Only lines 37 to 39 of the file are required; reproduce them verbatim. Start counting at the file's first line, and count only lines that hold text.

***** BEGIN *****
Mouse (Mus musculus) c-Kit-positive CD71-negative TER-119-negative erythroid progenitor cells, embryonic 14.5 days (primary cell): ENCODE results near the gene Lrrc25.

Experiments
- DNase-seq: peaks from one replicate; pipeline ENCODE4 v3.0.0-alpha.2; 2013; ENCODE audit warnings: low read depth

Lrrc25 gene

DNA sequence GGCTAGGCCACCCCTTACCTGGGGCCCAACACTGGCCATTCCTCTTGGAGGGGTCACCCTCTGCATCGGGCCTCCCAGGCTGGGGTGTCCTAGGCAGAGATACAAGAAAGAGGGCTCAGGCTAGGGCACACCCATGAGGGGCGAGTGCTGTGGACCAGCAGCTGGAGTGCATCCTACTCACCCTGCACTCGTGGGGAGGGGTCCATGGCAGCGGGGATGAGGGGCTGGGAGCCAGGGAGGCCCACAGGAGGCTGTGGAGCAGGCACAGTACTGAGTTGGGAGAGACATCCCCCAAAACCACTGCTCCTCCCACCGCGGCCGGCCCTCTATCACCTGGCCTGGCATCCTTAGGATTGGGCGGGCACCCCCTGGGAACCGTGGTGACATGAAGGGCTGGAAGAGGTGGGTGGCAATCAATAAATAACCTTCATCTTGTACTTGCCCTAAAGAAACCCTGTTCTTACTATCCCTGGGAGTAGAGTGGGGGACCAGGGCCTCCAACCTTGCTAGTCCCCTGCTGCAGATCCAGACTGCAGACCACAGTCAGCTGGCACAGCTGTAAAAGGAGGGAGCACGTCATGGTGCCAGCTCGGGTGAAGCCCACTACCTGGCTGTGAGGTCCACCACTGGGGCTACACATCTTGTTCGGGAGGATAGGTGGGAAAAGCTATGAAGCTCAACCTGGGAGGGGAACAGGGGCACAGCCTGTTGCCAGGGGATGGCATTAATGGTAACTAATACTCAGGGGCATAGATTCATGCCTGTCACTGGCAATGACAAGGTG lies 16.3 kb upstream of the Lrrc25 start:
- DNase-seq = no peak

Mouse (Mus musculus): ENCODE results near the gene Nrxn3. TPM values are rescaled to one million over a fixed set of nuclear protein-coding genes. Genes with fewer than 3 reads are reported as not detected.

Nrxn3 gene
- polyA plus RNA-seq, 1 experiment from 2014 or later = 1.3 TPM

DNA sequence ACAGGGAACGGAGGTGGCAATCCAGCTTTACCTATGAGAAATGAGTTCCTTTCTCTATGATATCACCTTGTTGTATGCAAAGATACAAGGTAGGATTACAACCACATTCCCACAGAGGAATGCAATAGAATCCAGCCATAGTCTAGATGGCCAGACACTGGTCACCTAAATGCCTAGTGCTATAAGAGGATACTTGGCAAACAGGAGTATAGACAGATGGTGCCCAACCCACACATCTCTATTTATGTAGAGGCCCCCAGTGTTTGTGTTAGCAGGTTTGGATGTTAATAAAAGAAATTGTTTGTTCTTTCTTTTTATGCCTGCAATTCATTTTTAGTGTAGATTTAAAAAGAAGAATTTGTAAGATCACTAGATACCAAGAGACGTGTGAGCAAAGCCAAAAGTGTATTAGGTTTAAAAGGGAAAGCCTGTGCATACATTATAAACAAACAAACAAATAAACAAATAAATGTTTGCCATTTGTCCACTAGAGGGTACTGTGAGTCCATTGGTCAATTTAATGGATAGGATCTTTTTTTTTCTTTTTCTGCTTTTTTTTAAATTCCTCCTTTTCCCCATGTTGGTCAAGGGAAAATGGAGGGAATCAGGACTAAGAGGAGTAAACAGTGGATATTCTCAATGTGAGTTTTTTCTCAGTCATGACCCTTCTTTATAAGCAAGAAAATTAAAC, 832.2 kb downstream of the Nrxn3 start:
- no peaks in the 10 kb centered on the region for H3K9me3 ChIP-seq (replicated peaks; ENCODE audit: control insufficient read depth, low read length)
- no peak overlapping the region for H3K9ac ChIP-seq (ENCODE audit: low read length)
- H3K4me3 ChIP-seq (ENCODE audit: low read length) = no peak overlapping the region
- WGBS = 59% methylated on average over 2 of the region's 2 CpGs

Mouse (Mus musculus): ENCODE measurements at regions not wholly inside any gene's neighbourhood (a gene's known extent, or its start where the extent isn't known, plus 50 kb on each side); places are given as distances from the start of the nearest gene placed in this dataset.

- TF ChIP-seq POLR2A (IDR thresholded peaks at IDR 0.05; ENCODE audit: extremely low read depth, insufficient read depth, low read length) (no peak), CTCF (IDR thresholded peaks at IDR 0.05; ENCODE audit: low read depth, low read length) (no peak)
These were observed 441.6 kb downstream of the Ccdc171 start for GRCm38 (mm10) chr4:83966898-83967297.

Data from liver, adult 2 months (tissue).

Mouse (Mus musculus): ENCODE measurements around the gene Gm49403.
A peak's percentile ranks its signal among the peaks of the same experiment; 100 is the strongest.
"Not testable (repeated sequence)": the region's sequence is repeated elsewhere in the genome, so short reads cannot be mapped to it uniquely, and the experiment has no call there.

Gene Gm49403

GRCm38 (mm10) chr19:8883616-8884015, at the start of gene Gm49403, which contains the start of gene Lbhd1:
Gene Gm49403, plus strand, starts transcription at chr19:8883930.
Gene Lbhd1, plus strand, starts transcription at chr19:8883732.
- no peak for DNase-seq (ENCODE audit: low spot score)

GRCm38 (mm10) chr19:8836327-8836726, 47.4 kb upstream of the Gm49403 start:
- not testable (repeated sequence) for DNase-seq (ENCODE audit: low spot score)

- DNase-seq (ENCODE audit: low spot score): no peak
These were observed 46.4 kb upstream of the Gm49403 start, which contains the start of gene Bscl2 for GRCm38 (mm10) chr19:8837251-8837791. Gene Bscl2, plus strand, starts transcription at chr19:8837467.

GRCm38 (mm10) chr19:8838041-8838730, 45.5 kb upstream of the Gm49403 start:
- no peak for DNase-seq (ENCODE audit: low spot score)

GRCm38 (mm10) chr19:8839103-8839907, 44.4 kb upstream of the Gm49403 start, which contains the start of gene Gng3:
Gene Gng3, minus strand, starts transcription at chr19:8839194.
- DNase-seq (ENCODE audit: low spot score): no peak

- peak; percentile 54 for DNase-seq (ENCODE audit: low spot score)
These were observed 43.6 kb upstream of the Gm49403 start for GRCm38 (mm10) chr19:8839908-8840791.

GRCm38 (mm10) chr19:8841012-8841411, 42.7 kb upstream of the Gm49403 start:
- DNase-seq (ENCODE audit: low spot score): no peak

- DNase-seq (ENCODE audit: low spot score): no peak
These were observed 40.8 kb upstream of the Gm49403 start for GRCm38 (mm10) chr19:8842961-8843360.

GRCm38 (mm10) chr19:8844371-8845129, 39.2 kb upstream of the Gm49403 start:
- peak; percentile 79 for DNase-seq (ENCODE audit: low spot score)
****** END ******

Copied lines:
These were observed 43.6 kb upstream of the Gm49403 start for GRCm38 (mm10) chr19:8839908-8840791.

GRCm38 (mm10) chr19:8841012-8841411, 42.7 kb upstream of the Gm49403 start:
- DNase-seq (ENCODE audit: low spot score): no peak